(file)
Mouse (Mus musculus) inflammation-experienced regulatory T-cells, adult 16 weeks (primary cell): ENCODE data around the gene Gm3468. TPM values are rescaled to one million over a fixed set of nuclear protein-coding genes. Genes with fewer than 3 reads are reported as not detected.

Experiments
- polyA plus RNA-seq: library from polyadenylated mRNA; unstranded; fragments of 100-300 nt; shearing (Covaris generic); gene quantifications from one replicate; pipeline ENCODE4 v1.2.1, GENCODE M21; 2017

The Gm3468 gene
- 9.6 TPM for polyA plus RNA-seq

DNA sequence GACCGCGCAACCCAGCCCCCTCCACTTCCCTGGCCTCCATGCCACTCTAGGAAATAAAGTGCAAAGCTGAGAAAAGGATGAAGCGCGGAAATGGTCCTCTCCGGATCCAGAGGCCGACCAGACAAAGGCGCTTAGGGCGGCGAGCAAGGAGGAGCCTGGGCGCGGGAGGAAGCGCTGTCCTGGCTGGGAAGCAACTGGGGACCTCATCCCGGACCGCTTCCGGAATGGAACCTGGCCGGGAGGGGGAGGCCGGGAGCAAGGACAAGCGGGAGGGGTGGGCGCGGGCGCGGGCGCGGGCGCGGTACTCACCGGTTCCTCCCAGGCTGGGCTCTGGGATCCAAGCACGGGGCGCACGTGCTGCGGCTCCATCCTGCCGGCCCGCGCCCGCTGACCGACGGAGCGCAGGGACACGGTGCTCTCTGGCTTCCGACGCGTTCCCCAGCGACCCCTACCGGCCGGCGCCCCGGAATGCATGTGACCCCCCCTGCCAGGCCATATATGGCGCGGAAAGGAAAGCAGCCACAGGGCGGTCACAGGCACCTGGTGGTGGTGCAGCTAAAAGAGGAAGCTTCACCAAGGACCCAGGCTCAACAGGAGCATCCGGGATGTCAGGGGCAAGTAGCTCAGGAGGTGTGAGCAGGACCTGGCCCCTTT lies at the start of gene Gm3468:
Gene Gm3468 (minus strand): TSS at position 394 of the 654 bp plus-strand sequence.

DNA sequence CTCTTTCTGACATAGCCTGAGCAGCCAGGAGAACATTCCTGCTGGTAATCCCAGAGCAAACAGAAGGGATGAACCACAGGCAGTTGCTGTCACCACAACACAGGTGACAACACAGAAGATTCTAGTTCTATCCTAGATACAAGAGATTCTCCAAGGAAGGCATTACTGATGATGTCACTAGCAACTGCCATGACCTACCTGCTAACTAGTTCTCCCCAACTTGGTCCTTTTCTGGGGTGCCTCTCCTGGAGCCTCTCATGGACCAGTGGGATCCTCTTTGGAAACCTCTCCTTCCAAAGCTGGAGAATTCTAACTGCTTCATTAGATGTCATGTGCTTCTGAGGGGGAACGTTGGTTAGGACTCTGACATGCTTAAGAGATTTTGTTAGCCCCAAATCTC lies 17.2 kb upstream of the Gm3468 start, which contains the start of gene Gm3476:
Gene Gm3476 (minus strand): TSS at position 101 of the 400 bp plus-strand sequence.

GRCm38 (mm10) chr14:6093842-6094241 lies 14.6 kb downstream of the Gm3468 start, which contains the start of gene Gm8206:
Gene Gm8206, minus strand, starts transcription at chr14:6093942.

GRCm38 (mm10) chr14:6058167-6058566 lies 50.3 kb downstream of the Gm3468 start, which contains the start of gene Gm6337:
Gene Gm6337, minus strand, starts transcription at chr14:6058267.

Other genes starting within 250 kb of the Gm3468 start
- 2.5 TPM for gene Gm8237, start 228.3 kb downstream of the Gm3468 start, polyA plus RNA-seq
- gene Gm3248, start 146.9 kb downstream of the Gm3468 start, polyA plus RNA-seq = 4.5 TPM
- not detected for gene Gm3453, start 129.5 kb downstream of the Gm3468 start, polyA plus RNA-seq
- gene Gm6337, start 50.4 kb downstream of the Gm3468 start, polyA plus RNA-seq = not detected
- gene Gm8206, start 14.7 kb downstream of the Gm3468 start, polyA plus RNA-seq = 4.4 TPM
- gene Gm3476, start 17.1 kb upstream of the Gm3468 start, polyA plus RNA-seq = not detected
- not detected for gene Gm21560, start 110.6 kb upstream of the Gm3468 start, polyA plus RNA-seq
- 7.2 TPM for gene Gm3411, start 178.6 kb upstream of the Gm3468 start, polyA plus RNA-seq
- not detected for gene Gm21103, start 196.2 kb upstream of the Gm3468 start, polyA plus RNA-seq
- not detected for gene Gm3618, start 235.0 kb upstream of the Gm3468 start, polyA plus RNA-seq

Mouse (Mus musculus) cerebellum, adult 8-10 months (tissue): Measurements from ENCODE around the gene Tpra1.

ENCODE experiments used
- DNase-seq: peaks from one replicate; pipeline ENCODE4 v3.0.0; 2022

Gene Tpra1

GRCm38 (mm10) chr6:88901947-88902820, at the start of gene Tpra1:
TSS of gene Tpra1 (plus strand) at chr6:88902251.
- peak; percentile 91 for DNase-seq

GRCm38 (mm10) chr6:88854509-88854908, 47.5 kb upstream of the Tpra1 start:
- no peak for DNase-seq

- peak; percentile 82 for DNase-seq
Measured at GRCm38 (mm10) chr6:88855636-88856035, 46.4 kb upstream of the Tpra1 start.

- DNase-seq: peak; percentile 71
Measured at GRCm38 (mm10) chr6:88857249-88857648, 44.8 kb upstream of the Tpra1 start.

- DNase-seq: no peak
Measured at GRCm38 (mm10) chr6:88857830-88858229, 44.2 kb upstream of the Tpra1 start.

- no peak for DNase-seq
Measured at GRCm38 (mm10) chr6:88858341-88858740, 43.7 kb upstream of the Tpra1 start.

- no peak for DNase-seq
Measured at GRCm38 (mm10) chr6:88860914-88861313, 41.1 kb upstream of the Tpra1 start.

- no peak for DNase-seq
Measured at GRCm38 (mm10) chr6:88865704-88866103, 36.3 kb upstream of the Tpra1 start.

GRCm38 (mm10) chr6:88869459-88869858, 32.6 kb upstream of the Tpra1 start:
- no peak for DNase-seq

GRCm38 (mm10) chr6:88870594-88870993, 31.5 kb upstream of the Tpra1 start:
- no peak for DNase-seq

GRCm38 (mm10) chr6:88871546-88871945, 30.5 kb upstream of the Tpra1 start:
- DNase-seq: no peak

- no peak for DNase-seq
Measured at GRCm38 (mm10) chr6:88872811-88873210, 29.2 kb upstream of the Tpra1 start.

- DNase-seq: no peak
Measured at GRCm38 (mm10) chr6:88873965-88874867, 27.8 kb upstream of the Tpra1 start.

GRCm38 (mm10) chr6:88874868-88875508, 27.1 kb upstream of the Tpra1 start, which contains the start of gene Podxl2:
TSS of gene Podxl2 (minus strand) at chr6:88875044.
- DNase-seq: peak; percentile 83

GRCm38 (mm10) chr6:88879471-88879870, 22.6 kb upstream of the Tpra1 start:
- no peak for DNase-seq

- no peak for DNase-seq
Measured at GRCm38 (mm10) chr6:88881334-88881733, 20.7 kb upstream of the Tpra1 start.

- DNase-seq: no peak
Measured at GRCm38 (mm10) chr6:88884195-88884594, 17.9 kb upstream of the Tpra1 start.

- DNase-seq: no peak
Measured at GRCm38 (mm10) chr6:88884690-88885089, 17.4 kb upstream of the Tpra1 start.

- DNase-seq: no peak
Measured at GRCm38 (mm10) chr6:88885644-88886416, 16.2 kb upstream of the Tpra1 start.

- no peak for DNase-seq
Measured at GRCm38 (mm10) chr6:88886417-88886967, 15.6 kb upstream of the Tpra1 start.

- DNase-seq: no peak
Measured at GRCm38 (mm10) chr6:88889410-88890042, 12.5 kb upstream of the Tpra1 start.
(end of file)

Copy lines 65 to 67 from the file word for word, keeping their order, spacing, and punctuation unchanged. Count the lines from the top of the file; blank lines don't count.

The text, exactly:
- DNase-seq: no peak
Measured at GRCm38 (mm10) chr6:88884690-88885089, 17.4 kb upstream of the Tpra1 start.

- DNase-seq: no peak